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Skoda sharpens up for a busy 2014

Addition: March should see the arrival of the facelifted Yeti range, heralded by the addition of a variant with the same 90TSI 1.4-litre unit as found in the Rapid.

Czech brand Skoda to continue its price re-positioning, with cuts to come

28 Nov 2013

SKODA’S decision to slash the pricing of its new Octavia staple in Australia will reverberate through the rest of its soon-to-expand new model range, with a new era of cheaper offerings on the way.

In Europe, Skoda vehicles are positioned well below their Volkswagen cousins despite sharing much architecture, but in Australia, this has not always been the case. Now this looks set to change.

Starting at $21,690, the new Octavia is more than $3000 cheaper than its predecessor despite undergoing a big growth spurt – and in good news for brand fans, the upcoming Rapid Spaceback and facelifted Yeti will continue this trend of offering more for less.

Boosting this new-found value equation, a new capped-price servicing offer starting with the Octavia, and a $1500 extended warranty option across the range, aim to back up the marque’s repositioning in Australia as a cost-effective European quality alternative to the Asian brands.

The goal of all this is to boost sales significantly after a year of decline in a growing market. At 2982 units to the end of October, Skoda’s volume is down some 8.5 per cent compared to the same time in the previous year.

Skoda declines to reveal sales expectations for next year, except to say that it is striving to beat the 3502 record set in 2012.

“We will continue to offer better value products from now on as we move forward,” says Skoda Australia general manager of communications Karl Gehling.

“The new Octavia is just the beginning.”

Beyond the aforementioned Rapid and Yeti facelifts, Skoda’s local range will also expand over the next year or so with turbo-petrol and diesel RS derivations of the new Octavia in March, and a facelifted Superb large car.

RS pricing is a closely kept secret but don’t be surprised if a sub-$35,000 start for the 162kW petrol liftback, if the base version’s $3000 price cut carries over to the hot version as we expect it will.

At the same time, Skoda’s first two-box five-door hatchback of near C-segment sizing will surface in the shape of the Rapid Spaceback, which employs an extended variation of the PQ25 platform found beneath the VW Polo and Audi A1.

Expected to start at around $18,000 for the 77TSI 1.2-litre manual and extending to about $21k with the 90TSI 1.4-litre tied to a seven-speed dual-clutch DSG, the Spaceback will give Skoda its first true tilt at the lower end of the segment against the likes of the Hyundai i30, Nissan Pulsar Hatch and Kia Cerato.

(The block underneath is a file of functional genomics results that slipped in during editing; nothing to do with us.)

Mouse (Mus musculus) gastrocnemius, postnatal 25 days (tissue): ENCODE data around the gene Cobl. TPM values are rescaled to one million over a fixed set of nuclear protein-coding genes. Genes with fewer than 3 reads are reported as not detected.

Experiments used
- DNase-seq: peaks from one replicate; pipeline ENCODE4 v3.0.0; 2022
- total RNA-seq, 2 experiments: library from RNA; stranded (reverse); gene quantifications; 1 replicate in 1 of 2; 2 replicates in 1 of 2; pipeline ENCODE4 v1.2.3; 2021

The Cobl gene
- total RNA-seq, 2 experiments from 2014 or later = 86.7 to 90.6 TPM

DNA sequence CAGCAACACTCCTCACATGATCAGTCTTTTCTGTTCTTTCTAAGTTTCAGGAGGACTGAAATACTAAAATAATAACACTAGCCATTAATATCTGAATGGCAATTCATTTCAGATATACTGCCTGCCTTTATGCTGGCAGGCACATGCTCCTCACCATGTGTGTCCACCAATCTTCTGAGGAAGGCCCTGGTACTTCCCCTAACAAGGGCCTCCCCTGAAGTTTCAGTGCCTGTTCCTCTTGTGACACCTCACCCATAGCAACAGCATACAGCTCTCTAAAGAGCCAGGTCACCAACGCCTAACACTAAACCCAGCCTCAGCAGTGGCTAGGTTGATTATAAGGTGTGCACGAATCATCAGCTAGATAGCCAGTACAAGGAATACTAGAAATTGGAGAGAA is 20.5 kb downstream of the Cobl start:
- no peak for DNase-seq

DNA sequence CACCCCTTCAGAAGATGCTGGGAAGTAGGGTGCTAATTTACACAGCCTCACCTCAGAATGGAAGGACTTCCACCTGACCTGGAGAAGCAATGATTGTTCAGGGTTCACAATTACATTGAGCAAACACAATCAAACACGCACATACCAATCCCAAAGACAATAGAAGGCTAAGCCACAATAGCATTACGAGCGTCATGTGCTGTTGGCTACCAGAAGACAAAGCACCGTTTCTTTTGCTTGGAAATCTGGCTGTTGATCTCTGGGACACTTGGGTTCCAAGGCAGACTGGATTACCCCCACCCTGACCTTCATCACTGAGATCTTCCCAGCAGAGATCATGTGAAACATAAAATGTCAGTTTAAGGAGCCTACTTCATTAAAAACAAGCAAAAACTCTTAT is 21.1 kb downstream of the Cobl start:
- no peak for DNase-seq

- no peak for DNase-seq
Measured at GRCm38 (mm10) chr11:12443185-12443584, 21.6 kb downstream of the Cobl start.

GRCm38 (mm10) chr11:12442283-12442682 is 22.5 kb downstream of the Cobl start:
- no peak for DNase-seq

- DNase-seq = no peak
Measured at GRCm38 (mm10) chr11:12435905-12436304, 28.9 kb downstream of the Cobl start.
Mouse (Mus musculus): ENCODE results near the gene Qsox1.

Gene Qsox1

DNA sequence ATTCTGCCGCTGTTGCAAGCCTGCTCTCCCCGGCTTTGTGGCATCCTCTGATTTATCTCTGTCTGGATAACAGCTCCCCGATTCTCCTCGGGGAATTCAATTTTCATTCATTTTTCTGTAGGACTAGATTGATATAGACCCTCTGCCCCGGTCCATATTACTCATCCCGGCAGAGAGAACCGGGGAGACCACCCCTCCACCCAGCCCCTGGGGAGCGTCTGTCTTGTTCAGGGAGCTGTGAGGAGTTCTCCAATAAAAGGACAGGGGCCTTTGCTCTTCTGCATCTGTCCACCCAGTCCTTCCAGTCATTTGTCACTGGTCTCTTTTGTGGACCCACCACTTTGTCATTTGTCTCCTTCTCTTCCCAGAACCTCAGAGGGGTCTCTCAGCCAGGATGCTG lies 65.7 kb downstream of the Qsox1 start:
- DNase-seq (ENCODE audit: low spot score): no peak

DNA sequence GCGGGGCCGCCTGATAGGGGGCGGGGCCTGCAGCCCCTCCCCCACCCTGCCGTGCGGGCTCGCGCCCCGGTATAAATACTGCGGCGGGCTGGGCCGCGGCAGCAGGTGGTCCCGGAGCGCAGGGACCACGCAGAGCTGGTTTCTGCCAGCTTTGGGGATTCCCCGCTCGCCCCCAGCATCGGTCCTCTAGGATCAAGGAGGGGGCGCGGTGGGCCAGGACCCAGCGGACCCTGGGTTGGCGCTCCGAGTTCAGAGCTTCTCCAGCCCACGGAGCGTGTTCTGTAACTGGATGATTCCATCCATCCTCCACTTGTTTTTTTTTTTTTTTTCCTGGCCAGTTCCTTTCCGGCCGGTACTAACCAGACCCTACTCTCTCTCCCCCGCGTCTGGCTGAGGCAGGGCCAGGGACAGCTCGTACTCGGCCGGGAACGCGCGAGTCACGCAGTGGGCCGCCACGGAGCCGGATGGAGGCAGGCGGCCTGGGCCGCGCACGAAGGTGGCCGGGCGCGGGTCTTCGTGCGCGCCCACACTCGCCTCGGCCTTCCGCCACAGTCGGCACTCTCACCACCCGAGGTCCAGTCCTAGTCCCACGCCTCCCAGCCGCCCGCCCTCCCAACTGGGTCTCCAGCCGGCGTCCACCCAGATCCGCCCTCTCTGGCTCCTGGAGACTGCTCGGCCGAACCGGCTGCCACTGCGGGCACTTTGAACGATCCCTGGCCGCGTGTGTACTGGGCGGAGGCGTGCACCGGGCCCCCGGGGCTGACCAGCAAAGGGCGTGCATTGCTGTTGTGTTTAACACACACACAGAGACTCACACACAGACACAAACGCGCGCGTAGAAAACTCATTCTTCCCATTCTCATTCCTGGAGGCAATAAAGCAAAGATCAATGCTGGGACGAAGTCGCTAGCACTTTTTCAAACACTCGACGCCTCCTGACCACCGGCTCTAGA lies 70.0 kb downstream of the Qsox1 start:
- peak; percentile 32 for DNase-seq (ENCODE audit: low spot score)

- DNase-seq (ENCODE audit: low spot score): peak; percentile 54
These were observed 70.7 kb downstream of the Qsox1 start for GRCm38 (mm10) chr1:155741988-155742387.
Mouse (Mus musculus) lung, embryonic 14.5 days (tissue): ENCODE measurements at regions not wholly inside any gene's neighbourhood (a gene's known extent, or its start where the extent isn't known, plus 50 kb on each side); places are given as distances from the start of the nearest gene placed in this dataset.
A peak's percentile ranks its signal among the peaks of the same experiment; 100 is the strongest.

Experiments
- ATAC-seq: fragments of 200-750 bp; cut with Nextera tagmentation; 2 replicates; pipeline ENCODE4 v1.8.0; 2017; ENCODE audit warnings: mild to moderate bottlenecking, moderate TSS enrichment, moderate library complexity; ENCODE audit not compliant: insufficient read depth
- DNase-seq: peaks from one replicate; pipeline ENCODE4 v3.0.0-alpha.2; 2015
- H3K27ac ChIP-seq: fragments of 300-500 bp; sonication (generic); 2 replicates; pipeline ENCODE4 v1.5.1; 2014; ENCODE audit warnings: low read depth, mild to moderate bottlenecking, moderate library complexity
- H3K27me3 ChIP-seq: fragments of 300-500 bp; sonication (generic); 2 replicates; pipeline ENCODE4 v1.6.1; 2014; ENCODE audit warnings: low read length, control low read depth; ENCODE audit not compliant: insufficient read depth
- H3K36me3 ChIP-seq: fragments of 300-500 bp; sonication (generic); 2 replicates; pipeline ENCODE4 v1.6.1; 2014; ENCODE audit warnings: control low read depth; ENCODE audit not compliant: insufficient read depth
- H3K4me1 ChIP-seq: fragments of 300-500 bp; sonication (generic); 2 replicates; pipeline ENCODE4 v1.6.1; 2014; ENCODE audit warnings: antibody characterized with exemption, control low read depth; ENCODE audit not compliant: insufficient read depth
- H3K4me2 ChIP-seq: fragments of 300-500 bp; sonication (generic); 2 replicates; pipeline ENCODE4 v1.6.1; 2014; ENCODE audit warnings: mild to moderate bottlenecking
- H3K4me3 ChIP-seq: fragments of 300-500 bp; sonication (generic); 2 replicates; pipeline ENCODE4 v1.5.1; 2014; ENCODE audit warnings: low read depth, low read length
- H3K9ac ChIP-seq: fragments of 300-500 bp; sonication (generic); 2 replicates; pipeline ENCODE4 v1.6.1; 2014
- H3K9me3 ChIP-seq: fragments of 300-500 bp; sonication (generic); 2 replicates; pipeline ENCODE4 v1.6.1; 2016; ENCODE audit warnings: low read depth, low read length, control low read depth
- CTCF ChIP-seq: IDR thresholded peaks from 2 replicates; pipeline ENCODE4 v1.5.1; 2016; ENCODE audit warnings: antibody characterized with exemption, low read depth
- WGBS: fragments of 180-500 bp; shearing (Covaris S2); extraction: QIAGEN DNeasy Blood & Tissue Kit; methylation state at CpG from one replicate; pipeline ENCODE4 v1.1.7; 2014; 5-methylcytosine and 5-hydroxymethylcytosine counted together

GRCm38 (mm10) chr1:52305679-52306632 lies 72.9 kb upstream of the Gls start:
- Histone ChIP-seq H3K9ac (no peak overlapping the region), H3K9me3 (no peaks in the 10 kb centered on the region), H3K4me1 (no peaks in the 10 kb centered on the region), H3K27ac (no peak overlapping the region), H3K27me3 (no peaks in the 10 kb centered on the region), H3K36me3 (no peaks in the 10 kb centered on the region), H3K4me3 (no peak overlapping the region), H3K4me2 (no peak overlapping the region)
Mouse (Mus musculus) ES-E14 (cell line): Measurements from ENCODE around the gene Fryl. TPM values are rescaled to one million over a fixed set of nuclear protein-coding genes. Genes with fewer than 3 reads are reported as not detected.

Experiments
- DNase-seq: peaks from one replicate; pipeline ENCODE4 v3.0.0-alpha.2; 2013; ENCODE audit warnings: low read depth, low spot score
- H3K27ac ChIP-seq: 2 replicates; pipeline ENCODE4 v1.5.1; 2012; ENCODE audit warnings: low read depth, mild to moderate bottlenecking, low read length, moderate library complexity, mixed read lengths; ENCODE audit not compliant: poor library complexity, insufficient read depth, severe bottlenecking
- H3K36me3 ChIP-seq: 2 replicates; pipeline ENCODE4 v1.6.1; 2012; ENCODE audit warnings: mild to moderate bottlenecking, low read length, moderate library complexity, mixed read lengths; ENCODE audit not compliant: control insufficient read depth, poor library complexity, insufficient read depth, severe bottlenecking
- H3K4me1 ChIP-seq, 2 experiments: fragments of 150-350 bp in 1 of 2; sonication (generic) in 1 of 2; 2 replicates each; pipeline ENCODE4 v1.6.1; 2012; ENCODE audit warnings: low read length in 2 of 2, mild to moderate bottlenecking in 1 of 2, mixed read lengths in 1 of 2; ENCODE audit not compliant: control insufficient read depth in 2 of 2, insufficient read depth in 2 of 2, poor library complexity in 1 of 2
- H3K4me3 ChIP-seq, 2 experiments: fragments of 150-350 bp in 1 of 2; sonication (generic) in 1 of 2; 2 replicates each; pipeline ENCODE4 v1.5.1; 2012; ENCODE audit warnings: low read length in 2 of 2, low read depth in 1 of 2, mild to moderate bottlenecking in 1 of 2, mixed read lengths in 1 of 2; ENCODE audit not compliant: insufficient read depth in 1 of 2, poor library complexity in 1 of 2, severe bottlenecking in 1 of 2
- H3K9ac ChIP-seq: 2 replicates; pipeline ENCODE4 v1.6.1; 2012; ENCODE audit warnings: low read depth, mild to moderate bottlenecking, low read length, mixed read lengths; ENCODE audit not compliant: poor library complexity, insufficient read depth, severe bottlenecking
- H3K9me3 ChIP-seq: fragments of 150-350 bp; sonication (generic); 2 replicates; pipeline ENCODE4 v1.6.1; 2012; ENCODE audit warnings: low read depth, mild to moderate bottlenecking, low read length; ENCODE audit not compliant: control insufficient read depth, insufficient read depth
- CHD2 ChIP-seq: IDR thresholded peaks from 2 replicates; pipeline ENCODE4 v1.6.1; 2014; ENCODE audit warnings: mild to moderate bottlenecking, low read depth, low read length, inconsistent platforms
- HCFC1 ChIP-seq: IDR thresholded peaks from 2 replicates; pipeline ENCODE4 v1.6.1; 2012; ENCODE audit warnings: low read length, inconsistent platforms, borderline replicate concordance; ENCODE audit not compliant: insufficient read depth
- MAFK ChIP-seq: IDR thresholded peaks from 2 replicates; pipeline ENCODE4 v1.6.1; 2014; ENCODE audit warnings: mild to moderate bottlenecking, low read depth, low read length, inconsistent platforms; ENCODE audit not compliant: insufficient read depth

Note that the Rapid’s regular liftback counterpart that was released earlier will not be coming to Australia for the time being. As we reported back in July, the company decided to put the latter on hold “indefinitely” as the Spaceback was deemed more appealing to the intended younger target audience.

Capping off a busy month, March should also see the arrival of the facelifted Yeti range, heralded by the addition of a variant with the same 90TSI 1.4-litre unit as found in the Rapid (and as used in the previous-generation Golf 90TSI), priced around $25k.

The newcomer will not only fill in the gap between the outgoing base 77TSI from $26,290 (but lately promoted from $21,990 driveaway) and $32,990 112TSI, it will also give Skoda the opportunity to permanently reposition the facelifted 77TSI 4x2 opener in the lower-$20K region against the new-wave B-segment compact SUVs such the Holden Trax, Ford EcoSport and Nissan Juke.

Beyond that, the Superb facelift is slated for a mid-year release, showing minor nose and tail changes as well as sharper pricing (our money is on a low-$30,000 repositioning – down from $38,990 for the existing Ambition 118TSI).

Finally, the Octavia range will get another bolster from the Scout 4x4 model around year’s end (or possibly in the first quarter of 2015), to take on the upcoming all-new Subaru Outback due around the same time.

The much-touted larger SUV first disclosed about in GoAuto almost two years ago is still on the cards, but according to Skoda Australia director Michael Irmer it is still at least two and a half years from launch.

“The big SUV won’t be here until about 2016 or 2017,” he confirmed. “It is still a long time away.”Skoda’s busy 2014
Octavia RS – March
Rapid Spaceback – March
Yeti facelift – March
Superb facelift – August
Octavia Scout 4x4 – December/Q1 2015
Big SUV – 2016/2017

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